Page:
The Gospel According to St. Matthew
The life of Jesus Christ according to the Gospel of Matthew. Pasolini shows Christ as a Marxist avant-la-lettre and therefore uses half of the text of Matthew.The life of Jesus Christ according to the Gospel of Matthew. Pasolini shows Christ as a Marxist avant-la-lettre and therefore uses half of the text of Matthew.The life of Jesus Christ according to the Gospel of Matthew. Pasolini shows Christ as a Marxist avant-la-lettre and therefore uses half of the text of Matthew.
Enrique Irazoqui, who plays Jesus, gives an excellent performance. He brings an intensity and harshness to the role that is very much in accord with the Jesus portrayed in numerous passages of the gospels. Margherita Caruso, who plays Mary as a young women, is an inspired choice. Although she does very little, and I cannot truly commend her for her acting, she has an amazing presence in this film, combining serenity, holiness, and innocence.
Pasolini paces the film well. It never drags, and never passes over subjects or incidents too quickly. The heroic quality of Jesus' life is strongly emphasized, his confrontations with existing religious authorities, his preaching of his message throughout Palestine, his bravery before the Roman authorities, and so on. Through demonstrations of his resolve, composure, and sternness, a real sense of the courage and dynamism of the character of Jesus is produced.
Pasolini's choices of locations could not have been better, and the scenes are staged and filmed skillfully, emphasizing the right emotions at the right times, whether those are feelings of sympathy, courage, or awe. I would not go so far as to say that any of these elements demonstrate brilliance, but they are very well done.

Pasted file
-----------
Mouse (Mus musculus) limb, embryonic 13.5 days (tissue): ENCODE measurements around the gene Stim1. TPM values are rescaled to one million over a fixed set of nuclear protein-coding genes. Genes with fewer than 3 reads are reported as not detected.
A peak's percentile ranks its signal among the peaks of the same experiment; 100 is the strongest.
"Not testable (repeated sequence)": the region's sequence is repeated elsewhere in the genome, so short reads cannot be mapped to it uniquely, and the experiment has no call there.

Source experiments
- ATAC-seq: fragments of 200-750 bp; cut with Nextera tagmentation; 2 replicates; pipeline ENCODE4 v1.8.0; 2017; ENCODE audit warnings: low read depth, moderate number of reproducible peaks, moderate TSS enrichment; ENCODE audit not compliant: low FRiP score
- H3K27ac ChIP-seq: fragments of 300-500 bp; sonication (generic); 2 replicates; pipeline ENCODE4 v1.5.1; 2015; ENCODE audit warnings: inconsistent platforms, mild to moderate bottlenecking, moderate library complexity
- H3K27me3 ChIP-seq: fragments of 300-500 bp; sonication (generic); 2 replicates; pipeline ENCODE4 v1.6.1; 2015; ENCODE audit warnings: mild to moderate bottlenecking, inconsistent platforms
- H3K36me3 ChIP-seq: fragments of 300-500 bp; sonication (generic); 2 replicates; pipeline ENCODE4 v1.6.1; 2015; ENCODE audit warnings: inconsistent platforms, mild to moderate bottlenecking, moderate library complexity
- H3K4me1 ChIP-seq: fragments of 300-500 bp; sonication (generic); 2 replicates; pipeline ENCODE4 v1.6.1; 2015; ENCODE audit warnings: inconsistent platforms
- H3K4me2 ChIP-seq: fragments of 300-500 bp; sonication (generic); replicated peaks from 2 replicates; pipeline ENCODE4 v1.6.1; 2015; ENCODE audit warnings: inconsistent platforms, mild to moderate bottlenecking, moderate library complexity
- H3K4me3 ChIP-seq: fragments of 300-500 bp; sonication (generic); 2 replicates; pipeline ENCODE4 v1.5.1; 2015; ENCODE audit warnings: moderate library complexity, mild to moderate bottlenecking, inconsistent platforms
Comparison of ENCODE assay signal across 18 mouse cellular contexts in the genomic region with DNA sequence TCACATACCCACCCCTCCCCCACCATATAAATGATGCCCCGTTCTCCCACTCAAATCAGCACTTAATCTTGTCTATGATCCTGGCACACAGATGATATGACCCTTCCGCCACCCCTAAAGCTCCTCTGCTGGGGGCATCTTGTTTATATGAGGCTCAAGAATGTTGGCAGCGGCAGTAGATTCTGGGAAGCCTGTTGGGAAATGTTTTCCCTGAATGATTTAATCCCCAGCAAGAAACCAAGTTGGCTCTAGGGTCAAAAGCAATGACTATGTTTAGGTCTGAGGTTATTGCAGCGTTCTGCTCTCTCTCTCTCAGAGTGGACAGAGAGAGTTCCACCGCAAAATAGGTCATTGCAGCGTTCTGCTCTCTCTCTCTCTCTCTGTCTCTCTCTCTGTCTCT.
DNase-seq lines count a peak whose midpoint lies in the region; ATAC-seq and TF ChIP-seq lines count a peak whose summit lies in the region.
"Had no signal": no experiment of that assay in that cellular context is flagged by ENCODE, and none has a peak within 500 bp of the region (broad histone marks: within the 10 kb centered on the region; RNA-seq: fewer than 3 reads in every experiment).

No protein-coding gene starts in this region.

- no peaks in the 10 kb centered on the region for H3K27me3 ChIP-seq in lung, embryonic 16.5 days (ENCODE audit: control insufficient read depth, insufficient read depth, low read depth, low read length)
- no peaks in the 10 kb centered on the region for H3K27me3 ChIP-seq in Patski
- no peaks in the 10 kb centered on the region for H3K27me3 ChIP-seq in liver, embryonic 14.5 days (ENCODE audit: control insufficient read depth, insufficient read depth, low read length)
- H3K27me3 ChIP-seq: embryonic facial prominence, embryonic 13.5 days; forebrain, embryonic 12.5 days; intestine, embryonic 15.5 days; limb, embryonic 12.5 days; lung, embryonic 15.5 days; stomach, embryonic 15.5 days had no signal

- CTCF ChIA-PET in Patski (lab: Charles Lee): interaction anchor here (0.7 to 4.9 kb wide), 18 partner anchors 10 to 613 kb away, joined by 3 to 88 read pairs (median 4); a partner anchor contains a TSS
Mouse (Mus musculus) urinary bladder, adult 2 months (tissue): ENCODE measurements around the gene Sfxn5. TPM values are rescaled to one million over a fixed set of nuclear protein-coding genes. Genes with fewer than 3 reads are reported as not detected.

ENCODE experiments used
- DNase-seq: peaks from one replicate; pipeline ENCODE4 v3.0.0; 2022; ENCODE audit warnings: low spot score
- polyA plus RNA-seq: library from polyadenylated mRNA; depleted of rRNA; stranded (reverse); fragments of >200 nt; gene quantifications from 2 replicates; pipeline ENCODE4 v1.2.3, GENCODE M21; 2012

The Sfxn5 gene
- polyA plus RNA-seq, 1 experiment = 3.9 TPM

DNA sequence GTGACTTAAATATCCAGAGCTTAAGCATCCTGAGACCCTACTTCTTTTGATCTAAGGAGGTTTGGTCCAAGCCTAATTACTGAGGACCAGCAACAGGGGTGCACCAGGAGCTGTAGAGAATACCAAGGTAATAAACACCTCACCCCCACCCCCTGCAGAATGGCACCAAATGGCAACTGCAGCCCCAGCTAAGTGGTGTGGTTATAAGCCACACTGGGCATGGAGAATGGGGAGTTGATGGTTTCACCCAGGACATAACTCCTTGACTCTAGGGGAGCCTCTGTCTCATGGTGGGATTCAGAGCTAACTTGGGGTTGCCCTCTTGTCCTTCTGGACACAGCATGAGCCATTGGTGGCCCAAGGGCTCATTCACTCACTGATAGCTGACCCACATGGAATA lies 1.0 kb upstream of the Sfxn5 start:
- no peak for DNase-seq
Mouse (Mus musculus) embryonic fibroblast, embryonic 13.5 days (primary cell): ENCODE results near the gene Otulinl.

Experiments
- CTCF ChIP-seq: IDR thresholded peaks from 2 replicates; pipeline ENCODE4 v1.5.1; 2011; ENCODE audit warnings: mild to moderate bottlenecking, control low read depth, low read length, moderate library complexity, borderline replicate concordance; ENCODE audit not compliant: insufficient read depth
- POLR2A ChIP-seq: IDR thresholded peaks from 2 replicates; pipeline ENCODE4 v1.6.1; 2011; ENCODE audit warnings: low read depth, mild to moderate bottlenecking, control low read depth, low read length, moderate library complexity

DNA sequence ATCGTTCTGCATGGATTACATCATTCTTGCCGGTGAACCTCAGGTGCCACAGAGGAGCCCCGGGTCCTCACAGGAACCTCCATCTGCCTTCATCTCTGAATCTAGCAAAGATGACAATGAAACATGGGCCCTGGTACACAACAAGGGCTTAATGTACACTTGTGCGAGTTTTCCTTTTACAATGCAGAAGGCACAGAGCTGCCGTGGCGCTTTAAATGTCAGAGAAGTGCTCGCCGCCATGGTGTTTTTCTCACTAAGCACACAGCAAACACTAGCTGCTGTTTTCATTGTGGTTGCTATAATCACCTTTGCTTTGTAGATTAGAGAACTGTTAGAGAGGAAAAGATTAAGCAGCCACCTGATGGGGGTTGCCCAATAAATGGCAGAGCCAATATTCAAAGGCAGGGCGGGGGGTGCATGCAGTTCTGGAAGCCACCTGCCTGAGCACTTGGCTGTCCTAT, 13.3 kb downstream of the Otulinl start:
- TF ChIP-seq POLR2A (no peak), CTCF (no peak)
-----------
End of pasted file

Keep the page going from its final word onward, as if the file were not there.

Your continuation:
I was impressed with Pasolini's use of the gospels, which provide the bulk of what the character of Jesus actually says. I might note, also, that the harshness of much of the message is left intact. Conservative Christians might find this appealing, in that the director does not sanitize the message. Certainly, the pope enjoyed it. Pasolini received a medal from him. Non-Christians, and more liberal Christians, might find parts of the message to be a little frightening. When some of the harsher elements, especially the religious exclusivism (i.e., only those who believe in Christ have hope) are heard as spoken dialogue, rather than as words printed on a page, their impact is much greater, whether it is more disturbing or more inspiring. The film is a powerful evocation of the life of an important religious figure, and can be enjoyed by both believers and non-believers.
The film does have it's faults, however. The scene in which the "massacre of the innocents" is shown is poorly done. I personally found the depiction of the event to be somewhat comical, which clearly was not Pasolini's intention. The score, which draws on a variety of genres of Christian religious music is, by itself, beautiful. Unfortunately, I felt that it did not complement the film. The juxtaposition of disparate musical traditions with one another, and with the harsh world being visually depicted weakened the effect of both, had either stood on its own. I should say that these are relatively minor complaints. The film as a whole is a moving and impressive work. I do not think that it is as impressive a work as any of Pasolini's "Trilogy of Life" films, but it is a great film nonetheless.
- Dec 19, 2003